The Ford Mustang may not have been the first muscle car, but it was the car that began the metaphoric ‘muscle car gold rush’. Today, the Ford Mustang is still the weapon of choice for a V8-powered muscle car all around the world.
The Mustang was launched in 1964 and almost instantly became a hit. The original version got an inline-6, but Ford quickly added in a V8 and watched the money roll in. Dodge and Chevrolet had to wait three years before they had the same experience with their Challenger and Camaro, by which time the Mustang had made its mark on history. The models which followed in the 1960s captured the public’s imagination and ran with it, giving us trims like the Boss 429, Boss 302, and Mach 1. The Mustang had a bit of a hard time in the 1970s, 1980s, and early 1990s, but it remained more popular than any of its competitors – some of which did not survive the energy crisis. The model returned to its original intention with the S-197 generation, recapturing the public’s attention. The S550 Finally gained modern suspension technology and right-hand drive, making it the most popular sports car sold on the planet.
The old first-generation Mustang is now an icon within the motoring industry, with models going for as little as $3,000, to a ridiculous $3.5 million. Although, if the Mustang isn’t quite your speed, here are ten classic muscle car alternatives which were just as good.
10/10 Mercury Cougar
The original Mercury Cougar was the slightly fancier alternative to the Ford Mustang, sharing the same platform, engines, and tuning. The Cougar also shared the same basic design but featured different body panels and a completely different front end.
Unlike the Mustang which featured a straight-six as the base engine, the Cougar only ever got V8s, ranging from the 4.7-liter Windsor to the massive 7.0-liter 427. As with the Mustang, the transmission options included a 3- or 4-speed manual, or the famous 3-speed. Cruise-O-Matic transmission.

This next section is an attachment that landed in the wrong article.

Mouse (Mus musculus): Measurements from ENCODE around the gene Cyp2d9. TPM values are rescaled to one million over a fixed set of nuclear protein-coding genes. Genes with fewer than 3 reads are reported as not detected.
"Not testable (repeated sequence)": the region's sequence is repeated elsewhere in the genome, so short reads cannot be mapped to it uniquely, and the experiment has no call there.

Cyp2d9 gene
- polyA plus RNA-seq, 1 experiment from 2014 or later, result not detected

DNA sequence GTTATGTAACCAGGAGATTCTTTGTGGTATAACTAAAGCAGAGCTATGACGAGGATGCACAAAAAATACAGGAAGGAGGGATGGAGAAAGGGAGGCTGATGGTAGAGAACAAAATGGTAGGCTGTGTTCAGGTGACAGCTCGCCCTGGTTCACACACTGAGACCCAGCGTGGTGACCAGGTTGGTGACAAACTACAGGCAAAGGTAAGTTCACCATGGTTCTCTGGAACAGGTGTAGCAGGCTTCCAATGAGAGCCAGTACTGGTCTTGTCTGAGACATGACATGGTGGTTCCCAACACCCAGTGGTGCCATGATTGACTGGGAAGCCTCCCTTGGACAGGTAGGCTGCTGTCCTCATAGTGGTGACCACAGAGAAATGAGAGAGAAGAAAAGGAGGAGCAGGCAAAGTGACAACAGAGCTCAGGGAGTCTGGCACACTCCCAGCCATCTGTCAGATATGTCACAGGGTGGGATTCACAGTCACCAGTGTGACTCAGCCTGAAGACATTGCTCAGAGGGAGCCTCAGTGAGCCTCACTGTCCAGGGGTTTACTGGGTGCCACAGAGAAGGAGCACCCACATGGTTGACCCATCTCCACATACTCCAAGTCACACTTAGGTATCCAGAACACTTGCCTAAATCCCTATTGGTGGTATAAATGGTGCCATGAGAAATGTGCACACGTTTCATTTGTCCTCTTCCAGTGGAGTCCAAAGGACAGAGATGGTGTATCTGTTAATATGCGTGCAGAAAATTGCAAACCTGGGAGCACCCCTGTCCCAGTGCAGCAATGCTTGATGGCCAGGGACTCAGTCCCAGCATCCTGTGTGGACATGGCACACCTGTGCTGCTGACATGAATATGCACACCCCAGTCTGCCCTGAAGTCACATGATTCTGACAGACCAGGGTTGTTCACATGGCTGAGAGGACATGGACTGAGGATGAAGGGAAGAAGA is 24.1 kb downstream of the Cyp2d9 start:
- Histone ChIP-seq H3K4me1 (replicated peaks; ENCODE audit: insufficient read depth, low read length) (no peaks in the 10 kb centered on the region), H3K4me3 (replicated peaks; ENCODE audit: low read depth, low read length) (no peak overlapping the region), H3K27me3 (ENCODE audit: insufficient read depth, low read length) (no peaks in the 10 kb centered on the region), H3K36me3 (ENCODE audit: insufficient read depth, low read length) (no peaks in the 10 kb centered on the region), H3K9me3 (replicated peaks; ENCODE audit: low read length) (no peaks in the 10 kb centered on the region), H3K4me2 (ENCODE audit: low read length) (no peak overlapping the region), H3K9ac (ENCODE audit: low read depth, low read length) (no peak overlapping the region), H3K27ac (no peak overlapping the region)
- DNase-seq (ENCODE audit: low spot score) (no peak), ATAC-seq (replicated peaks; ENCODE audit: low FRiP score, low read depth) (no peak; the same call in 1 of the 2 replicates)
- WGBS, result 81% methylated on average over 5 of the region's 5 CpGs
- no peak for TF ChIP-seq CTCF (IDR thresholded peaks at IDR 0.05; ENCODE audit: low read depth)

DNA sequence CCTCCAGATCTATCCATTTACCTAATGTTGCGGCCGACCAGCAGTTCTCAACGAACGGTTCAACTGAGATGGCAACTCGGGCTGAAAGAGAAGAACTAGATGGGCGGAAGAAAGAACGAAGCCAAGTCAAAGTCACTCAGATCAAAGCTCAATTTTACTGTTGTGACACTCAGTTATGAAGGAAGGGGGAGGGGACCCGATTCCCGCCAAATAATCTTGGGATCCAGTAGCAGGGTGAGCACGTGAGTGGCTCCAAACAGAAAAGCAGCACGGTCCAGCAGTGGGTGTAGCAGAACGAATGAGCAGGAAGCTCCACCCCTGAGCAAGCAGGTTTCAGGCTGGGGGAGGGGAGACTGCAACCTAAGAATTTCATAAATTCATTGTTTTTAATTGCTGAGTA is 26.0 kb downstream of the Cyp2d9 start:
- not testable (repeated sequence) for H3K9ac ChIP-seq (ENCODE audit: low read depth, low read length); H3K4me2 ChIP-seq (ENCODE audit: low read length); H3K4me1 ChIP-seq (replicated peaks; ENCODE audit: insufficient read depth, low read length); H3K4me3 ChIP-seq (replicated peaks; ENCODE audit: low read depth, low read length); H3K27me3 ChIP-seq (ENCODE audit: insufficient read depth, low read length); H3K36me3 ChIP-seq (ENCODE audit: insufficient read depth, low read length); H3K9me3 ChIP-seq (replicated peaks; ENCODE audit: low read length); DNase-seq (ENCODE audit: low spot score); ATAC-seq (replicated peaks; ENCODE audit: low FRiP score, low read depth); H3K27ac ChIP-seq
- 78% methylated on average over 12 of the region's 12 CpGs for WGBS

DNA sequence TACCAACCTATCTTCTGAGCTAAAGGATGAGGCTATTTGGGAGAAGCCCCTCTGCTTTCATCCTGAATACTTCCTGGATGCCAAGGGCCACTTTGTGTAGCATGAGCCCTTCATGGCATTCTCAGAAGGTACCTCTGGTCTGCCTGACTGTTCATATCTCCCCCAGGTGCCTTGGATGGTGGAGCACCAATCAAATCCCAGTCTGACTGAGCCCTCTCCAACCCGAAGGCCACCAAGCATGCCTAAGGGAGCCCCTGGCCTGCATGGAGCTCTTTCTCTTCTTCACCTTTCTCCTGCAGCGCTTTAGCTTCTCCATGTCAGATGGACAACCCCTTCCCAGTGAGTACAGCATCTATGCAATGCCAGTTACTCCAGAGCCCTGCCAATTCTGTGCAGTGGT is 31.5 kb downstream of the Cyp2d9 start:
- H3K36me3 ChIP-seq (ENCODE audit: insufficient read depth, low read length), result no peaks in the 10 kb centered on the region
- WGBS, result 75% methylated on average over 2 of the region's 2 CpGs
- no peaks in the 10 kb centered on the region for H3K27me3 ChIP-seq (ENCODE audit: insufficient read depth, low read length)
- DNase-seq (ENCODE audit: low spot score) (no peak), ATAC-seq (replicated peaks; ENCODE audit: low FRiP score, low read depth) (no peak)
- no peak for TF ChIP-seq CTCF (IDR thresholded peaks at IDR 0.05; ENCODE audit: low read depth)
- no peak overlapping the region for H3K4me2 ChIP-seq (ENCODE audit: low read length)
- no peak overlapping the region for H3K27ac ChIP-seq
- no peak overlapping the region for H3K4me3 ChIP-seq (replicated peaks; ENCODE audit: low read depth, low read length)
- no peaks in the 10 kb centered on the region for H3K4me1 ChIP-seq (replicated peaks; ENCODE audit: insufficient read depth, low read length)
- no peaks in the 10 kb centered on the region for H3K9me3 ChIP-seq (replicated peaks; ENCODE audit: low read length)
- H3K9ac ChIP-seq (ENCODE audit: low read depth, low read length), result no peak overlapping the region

9/10 Chevy Camaro SS
The Chevrolet Camaro was GM’s answer to the Mustang, featuring 6-cylinder and V8 engines in its lineup. The Camaro was more-or-less the same size as the Mustang, featuring the same three-box design to appeal to potential Mustang customers.
The Camaro SS featured either a 5.7-liter or 6.5-liter V8 and added chassis upgrades to help with the added power. SS trims produced between 295 and 350 hp, depending on the engine choice. The Camaro included the same ratio gearboxes, but also included a 2-speed automatic.
8/10 Buick GSX
The Buick GSX was the sportiest of the Skylark Gran Sport models, developed to compete with the muscle cars of the era. The GSX featured the same 7.5-liter V8 as found in the Gran Sport 455, but with an added performance package.
Interestingly, the GSX remained the highest torque-producing naturally aspirated American vehicle until the second generation Dodge Viper V10 – which debuted 33 years later. The GSX is a beast of a machine, on par with the Oldsmobile 4-4-2 and Chevrolet Chevelle SS.
7/10 Dodge Dart R/T
The Dodge Dart was the smallest of the traditional muscle cars, sitting below the likes of the Challenger. Even though the model was physically smaller, Chrysler still gave it the largest of engines in their arsenal.
The range started with the 2.8-liter Slant-6 engine, rising to a 4.5-liter V8 and finally, a 7.2-liter V8. The Dart has got multiple fun trims, including the colorful Swinger and HEMI models. Today, the Dart is a popular model for use in drag racing due to its size, light weight, and large engine bay.